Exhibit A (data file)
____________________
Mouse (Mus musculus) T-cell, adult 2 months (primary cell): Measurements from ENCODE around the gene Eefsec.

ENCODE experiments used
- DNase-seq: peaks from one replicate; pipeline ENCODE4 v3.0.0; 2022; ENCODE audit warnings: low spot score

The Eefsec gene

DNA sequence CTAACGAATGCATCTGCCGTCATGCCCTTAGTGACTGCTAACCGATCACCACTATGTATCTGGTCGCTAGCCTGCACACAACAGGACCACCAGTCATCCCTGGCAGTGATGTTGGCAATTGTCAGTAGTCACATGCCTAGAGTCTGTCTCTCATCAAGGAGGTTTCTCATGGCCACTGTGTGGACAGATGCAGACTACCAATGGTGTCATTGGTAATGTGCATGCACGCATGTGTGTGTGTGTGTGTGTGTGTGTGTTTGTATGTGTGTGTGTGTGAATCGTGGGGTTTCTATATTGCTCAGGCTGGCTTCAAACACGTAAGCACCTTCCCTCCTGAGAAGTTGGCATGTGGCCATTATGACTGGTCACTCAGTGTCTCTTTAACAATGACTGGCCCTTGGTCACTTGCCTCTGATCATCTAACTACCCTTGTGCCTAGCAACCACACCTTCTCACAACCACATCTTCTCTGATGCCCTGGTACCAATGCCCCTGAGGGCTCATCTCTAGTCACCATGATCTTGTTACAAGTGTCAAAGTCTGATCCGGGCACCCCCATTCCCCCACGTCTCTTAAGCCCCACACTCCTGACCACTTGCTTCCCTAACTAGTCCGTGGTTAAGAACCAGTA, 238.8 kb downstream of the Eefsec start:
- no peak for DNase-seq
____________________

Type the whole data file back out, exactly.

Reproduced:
Mouse (Mus musculus) T-cell, adult 2 months (primary cell): Measurements from ENCODE around the gene Eefsec.

ENCODE experiments used
- DNase-seq: peaks from one replicate; pipeline ENCODE4 v3.0.0; 2022; ENCODE audit warnings: low spot score

The Eefsec gene

DNA sequence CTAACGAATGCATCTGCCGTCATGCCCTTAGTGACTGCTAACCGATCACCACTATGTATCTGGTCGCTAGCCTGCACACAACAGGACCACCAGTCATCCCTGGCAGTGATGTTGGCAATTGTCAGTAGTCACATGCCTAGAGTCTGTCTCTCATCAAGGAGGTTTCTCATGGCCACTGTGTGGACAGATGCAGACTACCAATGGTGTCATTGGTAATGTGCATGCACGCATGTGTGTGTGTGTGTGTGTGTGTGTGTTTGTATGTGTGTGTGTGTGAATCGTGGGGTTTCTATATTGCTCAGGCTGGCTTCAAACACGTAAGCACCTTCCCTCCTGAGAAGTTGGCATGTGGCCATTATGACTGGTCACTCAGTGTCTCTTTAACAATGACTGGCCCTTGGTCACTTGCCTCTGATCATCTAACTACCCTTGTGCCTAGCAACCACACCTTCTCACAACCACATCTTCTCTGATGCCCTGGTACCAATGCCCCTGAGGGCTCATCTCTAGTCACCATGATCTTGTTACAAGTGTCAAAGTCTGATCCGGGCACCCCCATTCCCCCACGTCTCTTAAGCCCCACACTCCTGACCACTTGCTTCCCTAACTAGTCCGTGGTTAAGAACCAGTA, 238.8 kb downstream of the Eefsec start:
- no peak for DNase-seq